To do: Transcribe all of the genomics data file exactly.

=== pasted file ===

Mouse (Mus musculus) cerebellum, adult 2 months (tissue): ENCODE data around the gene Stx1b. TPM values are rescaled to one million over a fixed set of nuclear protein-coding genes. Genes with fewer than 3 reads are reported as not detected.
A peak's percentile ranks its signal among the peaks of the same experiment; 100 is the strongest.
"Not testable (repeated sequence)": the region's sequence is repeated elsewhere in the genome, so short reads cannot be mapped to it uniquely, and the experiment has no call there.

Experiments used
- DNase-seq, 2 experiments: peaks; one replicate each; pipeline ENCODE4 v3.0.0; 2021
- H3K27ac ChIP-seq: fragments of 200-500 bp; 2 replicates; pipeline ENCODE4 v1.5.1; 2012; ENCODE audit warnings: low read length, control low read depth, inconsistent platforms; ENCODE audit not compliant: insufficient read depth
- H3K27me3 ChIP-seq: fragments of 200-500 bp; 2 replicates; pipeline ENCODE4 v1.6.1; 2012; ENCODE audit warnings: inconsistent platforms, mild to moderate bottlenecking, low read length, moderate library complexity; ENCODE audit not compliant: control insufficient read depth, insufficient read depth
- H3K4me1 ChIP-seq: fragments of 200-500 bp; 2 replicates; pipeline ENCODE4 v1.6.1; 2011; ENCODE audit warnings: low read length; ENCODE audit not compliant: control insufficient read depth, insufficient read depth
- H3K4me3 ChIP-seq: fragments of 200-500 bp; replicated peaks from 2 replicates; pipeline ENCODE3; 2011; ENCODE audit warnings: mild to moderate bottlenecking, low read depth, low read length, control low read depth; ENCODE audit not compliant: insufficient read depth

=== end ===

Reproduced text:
Mouse (Mus musculus) cerebellum, adult 2 months (tissue): ENCODE data around the gene Stx1b. TPM values are rescaled to one million over a fixed set of nuclear protein-coding genes. Genes with fewer than 3 reads are reported as not detected.
A peak's percentile ranks its signal among the peaks of the same experiment; 100 is the strongest.
"Not testable (repeated sequence)": the region's sequence is repeated elsewhere in the genome, so short reads cannot be mapped to it uniquely, and the experiment has no call there.

Experiments used
- DNase-seq, 2 experiments: peaks; one replicate each; pipeline ENCODE4 v3.0.0; 2021
- H3K27ac ChIP-seq: fragments of 200-500 bp; 2 replicates; pipeline ENCODE4 v1.5.1; 2012; ENCODE audit warnings: low read length, control low read depth, inconsistent platforms; ENCODE audit not compliant: insufficient read depth
- H3K27me3 ChIP-seq: fragments of 200-500 bp; 2 replicates; pipeline ENCODE4 v1.6.1; 2012; ENCODE audit warnings: inconsistent platforms, mild to moderate bottlenecking, low read length, moderate library complexity; ENCODE audit not compliant: control insufficient read depth, insufficient read depth
- H3K4me1 ChIP-seq: fragments of 200-500 bp; 2 replicates; pipeline ENCODE4 v1.6.1; 2011; ENCODE audit warnings: low read length; ENCODE audit not compliant: control insufficient read depth, insufficient read depth
- H3K4me3 ChIP-seq: fragments of 200-500 bp; replicated peaks from 2 replicates; pipeline ENCODE3; 2011; ENCODE audit warnings: mild to moderate bottlenecking, low read depth, low read length, control low read depth; ENCODE audit not compliant: insufficient read depth